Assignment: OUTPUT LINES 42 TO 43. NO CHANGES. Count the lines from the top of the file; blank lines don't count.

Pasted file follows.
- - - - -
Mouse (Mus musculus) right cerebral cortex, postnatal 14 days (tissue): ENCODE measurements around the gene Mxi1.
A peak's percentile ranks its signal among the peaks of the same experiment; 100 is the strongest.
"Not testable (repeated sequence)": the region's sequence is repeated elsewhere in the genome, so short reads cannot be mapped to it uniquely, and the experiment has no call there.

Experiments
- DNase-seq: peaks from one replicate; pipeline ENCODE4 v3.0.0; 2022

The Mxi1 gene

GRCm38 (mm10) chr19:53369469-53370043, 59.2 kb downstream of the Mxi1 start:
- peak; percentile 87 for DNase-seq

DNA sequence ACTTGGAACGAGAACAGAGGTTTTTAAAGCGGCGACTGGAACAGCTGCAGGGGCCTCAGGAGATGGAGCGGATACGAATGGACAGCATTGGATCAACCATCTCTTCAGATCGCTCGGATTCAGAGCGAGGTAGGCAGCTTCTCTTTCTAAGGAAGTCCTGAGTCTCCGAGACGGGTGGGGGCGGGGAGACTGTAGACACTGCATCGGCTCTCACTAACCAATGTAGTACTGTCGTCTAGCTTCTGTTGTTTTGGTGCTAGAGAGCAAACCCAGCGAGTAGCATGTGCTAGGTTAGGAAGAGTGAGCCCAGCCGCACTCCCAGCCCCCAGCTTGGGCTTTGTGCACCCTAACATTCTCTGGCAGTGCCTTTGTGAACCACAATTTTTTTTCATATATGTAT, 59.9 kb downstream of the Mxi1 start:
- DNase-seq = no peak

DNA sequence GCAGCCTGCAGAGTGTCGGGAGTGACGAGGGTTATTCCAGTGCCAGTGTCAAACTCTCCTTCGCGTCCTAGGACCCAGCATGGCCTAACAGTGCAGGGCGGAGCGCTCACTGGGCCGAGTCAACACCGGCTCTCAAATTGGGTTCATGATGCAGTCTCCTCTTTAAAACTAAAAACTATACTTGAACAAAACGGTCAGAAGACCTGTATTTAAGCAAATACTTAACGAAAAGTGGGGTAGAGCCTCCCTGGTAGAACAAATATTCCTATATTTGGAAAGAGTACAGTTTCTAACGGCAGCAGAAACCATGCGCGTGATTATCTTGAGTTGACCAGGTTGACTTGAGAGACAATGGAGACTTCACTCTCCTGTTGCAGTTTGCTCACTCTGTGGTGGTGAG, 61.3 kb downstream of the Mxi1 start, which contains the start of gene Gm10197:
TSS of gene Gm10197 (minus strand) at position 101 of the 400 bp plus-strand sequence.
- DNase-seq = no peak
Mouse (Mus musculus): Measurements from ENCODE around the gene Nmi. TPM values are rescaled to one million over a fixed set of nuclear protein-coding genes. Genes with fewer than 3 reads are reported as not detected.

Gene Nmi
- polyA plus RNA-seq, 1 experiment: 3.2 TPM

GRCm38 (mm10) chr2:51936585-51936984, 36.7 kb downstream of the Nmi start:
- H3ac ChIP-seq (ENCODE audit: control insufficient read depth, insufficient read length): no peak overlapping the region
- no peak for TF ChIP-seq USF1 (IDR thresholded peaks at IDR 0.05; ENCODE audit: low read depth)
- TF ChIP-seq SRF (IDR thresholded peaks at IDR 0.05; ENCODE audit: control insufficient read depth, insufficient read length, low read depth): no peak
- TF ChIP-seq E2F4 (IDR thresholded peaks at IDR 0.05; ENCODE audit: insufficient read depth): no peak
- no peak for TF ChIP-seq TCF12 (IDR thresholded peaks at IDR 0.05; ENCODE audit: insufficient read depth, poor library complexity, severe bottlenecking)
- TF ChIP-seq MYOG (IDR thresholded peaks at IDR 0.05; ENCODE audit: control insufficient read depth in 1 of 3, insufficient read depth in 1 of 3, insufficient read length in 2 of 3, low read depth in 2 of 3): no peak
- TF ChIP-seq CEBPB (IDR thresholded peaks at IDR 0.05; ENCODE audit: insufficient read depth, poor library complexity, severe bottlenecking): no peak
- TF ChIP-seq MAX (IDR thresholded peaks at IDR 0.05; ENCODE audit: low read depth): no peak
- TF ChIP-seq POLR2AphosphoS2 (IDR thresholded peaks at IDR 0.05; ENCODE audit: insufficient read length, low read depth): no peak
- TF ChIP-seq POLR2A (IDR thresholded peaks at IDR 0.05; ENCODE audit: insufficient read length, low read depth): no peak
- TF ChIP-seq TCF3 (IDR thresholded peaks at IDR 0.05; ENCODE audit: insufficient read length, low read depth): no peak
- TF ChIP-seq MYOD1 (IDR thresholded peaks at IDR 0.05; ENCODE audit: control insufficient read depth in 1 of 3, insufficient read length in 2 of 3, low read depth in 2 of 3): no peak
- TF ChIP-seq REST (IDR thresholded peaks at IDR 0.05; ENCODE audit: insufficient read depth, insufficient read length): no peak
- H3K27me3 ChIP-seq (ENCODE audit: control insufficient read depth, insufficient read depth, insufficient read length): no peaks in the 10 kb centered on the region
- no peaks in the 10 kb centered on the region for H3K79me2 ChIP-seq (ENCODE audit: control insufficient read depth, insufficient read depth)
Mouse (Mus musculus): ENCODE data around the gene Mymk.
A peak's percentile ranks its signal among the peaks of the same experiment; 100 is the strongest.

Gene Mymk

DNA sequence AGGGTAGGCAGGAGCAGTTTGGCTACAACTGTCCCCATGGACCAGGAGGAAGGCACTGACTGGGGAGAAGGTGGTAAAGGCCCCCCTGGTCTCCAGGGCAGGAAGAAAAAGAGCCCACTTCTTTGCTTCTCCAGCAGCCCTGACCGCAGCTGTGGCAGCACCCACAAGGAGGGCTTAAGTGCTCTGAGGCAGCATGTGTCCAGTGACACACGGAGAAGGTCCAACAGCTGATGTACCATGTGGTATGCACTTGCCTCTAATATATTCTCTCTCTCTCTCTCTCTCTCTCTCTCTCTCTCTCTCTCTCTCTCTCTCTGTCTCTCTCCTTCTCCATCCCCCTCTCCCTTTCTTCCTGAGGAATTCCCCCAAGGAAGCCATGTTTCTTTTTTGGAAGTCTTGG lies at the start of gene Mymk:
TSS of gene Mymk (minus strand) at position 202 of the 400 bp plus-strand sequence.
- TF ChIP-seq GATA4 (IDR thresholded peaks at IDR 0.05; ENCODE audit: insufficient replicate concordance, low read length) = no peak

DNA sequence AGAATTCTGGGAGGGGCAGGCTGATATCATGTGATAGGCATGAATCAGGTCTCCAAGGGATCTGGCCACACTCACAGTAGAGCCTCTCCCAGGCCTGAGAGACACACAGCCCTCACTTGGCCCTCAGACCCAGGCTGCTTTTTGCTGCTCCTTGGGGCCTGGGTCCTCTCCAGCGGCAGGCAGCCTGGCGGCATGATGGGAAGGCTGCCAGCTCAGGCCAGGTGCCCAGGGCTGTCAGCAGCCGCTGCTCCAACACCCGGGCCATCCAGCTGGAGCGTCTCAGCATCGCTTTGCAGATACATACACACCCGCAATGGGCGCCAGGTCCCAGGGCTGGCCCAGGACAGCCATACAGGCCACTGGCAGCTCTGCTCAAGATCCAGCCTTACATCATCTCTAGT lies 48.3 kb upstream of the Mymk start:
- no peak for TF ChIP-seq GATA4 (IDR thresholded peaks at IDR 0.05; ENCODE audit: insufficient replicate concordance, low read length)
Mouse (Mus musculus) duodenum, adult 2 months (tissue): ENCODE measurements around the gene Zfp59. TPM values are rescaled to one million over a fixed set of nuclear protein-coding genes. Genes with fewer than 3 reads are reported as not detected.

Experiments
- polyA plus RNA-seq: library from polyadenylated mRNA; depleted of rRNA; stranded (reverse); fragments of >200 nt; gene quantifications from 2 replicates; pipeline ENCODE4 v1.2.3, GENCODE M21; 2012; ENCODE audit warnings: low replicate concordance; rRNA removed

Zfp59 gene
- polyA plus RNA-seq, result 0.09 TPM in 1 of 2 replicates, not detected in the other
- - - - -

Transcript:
Experiments
- polyA plus RNA-seq: library from polyadenylated mRNA; depleted of rRNA; stranded (reverse); fragments of >200 nt; gene quantifications from 2 replicates; pipeline ENCODE4 v1.2.3, GENCODE M21; 2012; ENCODE audit warnings: low replicate concordance; rRNA removed